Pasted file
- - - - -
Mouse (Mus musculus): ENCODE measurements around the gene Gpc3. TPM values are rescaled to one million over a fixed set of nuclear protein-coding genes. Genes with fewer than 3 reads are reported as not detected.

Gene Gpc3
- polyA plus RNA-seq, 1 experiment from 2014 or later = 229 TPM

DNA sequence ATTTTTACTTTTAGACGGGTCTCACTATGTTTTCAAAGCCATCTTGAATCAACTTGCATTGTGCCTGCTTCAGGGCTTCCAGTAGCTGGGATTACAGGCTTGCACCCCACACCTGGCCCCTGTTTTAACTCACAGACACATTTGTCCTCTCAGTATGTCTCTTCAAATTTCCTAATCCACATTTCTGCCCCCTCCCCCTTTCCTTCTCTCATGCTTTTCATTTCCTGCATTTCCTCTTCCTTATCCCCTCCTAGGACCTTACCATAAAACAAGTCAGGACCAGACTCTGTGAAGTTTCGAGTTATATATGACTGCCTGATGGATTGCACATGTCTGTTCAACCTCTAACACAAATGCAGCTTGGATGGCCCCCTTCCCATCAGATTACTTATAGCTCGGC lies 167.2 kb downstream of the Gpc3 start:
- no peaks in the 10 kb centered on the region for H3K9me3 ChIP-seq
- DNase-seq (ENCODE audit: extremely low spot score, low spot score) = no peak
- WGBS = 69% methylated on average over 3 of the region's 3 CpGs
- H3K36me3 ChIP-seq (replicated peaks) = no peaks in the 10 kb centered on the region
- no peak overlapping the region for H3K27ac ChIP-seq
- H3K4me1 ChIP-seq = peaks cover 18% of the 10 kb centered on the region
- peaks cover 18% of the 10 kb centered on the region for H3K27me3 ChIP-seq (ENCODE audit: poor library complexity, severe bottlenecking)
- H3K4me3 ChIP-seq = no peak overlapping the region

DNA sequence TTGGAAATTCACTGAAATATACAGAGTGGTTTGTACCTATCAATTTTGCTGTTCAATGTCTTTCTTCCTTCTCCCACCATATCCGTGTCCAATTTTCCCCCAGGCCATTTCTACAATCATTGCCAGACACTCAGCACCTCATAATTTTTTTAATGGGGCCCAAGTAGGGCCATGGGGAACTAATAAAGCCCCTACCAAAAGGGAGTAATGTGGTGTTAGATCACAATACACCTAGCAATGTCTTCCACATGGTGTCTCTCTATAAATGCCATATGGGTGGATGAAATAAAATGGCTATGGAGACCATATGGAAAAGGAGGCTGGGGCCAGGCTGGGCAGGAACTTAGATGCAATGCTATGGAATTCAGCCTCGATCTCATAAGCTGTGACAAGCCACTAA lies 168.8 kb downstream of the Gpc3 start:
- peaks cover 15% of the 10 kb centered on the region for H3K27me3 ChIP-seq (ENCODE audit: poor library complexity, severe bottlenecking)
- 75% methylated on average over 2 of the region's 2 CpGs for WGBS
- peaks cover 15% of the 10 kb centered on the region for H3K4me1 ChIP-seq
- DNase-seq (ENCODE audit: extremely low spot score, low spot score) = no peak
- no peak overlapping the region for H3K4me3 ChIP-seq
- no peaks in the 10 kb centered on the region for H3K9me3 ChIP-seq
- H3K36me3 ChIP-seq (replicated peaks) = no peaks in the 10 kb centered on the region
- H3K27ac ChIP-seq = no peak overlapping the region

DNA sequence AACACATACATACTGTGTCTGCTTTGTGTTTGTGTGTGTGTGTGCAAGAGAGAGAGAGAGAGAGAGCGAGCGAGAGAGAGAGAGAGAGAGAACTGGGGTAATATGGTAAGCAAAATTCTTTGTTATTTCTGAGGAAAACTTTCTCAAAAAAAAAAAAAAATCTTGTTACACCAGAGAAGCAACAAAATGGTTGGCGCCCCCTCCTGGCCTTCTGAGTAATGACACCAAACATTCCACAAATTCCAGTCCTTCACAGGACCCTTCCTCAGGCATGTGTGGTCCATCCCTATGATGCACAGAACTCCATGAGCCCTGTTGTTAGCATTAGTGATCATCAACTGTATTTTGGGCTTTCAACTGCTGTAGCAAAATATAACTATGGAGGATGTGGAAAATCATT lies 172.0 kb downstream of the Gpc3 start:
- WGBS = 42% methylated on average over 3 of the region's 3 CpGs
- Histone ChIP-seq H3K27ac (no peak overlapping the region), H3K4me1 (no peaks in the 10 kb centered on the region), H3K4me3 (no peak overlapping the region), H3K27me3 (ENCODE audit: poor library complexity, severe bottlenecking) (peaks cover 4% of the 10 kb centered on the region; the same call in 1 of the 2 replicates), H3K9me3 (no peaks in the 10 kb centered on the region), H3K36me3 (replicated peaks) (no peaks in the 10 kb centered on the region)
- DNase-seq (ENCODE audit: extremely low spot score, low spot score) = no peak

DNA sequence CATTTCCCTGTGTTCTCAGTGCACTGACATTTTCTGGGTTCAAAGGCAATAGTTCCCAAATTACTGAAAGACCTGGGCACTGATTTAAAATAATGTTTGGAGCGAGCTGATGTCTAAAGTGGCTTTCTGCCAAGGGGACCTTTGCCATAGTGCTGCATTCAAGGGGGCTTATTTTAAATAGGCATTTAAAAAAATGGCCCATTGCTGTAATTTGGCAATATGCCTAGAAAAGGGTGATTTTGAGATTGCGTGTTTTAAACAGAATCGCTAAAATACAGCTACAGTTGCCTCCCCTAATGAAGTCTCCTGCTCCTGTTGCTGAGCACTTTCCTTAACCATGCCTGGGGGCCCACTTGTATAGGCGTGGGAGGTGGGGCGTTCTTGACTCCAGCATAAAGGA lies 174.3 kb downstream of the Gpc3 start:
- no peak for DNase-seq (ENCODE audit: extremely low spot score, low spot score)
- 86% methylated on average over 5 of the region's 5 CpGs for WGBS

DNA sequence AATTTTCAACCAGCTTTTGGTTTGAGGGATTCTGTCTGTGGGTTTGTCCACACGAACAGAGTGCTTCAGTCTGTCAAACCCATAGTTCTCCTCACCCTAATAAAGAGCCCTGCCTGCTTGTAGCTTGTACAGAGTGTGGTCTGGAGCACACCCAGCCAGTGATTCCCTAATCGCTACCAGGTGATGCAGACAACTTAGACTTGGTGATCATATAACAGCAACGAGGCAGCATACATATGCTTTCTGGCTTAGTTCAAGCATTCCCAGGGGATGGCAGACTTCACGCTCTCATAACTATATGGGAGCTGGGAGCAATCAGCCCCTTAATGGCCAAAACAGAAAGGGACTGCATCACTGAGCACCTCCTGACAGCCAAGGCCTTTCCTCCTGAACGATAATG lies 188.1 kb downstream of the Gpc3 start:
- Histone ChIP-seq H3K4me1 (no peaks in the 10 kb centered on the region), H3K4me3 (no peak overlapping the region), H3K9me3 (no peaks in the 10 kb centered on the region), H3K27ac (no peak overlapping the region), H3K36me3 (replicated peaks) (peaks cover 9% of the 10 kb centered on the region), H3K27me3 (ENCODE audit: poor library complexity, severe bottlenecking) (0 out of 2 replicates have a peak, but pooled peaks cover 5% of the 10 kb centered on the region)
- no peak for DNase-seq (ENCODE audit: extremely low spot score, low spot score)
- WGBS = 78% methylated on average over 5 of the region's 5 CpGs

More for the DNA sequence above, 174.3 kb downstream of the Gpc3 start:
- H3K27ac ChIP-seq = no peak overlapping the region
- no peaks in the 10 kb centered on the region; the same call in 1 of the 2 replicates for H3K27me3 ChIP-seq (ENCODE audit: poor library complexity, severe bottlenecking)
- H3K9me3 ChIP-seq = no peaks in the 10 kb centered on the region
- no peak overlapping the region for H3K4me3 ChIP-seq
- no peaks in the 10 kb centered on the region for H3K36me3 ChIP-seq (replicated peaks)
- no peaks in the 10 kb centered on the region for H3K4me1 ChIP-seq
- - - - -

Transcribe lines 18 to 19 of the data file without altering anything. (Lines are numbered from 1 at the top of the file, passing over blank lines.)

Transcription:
- no peak overlapping the region for H3K4me3 ChIP-seq
- no peaks in the 10 kb centered on the region for H3K9me3 ChIP-seq